A couple of decades ago, I attended an ERISA litigation conference where one of the topics of discussion was the potential for lawsuits from participants who were placed in stable value (then known as "fixed funds") investment funds in a 401(k) plan, who would claim somehow that it was a fiduciary obligation to optimize gains in such plans. I scoffed at those comments then, as I do now.
I bought my first shares of stock when I was 16, using $300 of savings from my Detroit News paper route collections to buy into Continental Telephone, American Airlines and Georgia Pacific. I had studied these (and other) companies under the tutelage of my stepfather, a civil servant in Wayne County, whose passion was the stock market. At that time, Merrill Lynch had a broker in its Downtown Detroit office which specialized in small, odd lot sales. And yes, I ordered delivery of the stock certificates, and enrolled in those companies’ dividend reinvestment programs. Ahh, the days of Lou Rukeyser and Wall Street Week.
It is this long familiarity with the equity market which had caused me to challenge the wisdom of the QDIA regs when they were first proposed. Though I very much understand those who are concerned about the importance of smart investing in retirement plans, I remember more than one conversation with Ann Combs about the concerns I had about a default fund being equity based. Markets do go down, and employees tend to trade investments in defined contribution plans at inopportune moments. As I’ve noted in a past blog, ERISA Section 404 demands that the funds be invested in such a way to minimize the risk of large losses, not to optimize gains for adequate retirement. Optimization may be a laudable public policy position, but a fiduciary standard it is not.
Even today, I advise clients about the downside of choosing an equity based investment as a default. I actually don’t think the QDIA, as currently designed, is necessarily prudent. But for the QDIA reg granting relief, choosing a default investment fund based on equities could cause fiduciaries some exposure. And even though an employer may have a legal defense to the participant losing money on a default fund because of the QDIA rules, it is the employer, not the regulators, who have to deal with the bitter employee who has lost funds under such an election. It may be legally defensible, but it isn’t necessarily right-or the right thing for participants.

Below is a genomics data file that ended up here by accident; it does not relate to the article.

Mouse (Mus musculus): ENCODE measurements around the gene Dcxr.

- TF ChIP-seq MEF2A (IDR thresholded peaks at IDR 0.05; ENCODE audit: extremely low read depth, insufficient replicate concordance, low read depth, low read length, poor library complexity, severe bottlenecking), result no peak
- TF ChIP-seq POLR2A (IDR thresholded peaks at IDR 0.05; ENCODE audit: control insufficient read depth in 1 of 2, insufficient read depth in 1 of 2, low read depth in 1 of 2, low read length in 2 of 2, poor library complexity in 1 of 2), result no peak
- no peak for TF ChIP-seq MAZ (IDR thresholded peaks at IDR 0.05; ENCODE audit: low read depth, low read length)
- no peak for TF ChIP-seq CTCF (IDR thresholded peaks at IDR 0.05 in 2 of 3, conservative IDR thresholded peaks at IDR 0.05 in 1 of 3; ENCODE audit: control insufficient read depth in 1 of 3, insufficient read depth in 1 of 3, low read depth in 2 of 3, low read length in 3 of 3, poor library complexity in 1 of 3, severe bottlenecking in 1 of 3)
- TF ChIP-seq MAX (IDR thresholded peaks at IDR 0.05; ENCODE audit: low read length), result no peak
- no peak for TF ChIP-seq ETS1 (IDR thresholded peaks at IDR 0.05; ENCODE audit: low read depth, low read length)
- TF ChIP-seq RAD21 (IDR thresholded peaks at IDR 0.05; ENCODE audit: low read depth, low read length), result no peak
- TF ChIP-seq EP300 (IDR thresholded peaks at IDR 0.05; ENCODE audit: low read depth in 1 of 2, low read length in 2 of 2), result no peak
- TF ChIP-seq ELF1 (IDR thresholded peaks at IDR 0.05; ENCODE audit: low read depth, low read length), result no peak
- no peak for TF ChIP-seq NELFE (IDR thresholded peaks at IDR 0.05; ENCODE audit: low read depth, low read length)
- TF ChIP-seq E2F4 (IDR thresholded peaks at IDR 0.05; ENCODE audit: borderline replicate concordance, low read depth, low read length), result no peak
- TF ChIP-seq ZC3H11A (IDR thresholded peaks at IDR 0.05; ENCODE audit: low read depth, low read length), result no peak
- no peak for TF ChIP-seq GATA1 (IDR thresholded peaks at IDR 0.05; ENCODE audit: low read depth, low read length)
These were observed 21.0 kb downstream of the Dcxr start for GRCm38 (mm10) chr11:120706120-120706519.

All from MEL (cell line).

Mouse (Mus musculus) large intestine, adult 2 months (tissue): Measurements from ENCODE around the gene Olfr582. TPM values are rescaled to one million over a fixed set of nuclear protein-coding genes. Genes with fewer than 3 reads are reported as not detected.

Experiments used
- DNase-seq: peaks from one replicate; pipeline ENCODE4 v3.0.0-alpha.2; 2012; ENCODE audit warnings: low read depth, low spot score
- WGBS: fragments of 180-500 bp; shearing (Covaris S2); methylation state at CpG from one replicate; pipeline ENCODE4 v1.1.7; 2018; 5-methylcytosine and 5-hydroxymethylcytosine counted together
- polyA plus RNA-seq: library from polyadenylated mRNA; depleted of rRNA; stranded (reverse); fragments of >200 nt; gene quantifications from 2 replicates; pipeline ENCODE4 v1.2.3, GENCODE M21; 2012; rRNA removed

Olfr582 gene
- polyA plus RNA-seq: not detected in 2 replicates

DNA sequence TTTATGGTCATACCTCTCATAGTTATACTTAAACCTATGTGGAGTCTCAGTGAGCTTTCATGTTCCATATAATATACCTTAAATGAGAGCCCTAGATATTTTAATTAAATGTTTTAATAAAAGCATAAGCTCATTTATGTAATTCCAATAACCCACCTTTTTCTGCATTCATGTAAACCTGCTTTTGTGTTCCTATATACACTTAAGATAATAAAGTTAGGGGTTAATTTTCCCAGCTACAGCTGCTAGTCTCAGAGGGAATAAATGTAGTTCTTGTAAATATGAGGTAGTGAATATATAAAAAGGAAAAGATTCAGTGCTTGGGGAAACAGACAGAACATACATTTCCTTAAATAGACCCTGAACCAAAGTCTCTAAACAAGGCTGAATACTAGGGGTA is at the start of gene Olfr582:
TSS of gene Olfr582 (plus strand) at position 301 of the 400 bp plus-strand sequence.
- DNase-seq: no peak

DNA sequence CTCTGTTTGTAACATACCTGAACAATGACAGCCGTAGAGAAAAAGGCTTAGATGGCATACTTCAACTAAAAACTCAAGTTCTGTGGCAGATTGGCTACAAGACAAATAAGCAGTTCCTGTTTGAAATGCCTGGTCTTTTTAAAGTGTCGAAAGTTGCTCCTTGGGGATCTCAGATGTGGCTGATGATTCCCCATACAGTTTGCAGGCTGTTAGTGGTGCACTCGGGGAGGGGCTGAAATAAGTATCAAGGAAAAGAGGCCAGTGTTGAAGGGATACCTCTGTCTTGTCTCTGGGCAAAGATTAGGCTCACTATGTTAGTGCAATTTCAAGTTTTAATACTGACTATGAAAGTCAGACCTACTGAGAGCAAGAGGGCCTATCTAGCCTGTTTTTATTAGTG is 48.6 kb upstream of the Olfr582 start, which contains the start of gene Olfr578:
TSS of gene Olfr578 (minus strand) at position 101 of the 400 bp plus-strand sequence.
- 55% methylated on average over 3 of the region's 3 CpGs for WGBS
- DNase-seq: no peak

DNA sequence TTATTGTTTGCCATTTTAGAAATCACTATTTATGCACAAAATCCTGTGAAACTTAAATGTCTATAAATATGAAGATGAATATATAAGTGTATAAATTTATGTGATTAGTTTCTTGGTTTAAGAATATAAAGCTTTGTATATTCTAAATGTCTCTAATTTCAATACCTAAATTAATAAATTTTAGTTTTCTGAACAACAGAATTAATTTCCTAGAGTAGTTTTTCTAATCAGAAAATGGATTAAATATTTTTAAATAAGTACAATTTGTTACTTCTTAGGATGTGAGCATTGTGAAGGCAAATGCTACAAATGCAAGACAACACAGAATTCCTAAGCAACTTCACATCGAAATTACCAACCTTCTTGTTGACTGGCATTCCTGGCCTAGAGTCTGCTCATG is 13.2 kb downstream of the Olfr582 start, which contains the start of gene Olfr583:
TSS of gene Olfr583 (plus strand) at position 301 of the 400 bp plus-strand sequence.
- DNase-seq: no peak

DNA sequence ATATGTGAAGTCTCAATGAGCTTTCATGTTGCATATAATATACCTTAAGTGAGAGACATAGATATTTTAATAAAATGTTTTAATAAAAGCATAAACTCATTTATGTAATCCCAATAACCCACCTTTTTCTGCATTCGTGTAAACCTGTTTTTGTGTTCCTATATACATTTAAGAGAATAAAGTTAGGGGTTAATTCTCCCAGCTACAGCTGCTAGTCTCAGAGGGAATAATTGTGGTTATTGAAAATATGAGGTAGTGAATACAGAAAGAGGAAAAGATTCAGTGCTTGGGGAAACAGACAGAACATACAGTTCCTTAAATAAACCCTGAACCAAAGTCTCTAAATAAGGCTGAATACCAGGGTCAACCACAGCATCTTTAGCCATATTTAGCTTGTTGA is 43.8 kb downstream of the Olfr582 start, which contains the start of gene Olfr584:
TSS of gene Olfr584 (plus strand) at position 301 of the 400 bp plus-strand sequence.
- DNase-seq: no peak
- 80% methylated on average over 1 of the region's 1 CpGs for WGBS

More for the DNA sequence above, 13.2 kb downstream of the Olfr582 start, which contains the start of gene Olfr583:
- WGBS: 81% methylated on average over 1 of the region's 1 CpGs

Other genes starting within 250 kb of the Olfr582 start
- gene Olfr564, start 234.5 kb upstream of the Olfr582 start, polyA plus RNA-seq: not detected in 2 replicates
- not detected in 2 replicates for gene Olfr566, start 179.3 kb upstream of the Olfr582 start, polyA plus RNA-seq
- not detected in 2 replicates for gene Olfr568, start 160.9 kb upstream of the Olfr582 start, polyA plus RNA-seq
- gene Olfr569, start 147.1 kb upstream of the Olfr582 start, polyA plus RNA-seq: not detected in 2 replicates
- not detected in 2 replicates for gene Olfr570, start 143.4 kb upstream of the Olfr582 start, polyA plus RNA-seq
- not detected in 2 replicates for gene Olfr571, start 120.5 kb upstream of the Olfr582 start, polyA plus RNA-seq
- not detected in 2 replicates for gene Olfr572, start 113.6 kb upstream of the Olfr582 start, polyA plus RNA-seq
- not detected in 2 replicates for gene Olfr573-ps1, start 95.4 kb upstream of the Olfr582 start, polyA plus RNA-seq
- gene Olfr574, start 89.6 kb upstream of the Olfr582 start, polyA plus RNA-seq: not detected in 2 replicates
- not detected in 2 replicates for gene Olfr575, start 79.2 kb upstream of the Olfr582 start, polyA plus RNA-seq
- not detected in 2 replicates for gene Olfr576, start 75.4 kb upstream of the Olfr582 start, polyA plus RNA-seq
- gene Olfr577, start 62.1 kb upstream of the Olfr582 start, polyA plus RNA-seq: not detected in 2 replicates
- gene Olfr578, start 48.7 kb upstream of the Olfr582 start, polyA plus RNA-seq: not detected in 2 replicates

So finally we have the Bidwell case, involving a platform I helped design. An employer changed its default fund from a insurance guaranteed account type of fund to an equity based QDIA just as the market was entering into the Great Recession’s downturn. Those participants who’s funds were moved lost substantial value. They sued, but the employer prevailed. In that the employer had complied with all of the particulars of the QDIA rules, there was no fiduciary breach, and the employer was not held liable for those losses.
Though we legally applaud the ruling, and the affirming status it gives to the QDIA regs, there really are a couple of "darker side" takeaways from this case: if you are doing a QDIA, make sure you are doing it right. Otherwise, there may be exposure, as there is nothing inherently prudent about target date or lifecycle funds as a default investment fund. The second is to not discount the thought that "prudence" as a standard still applies to other default investments, and that the QDIA may actually be putting participants at a disadvantage.
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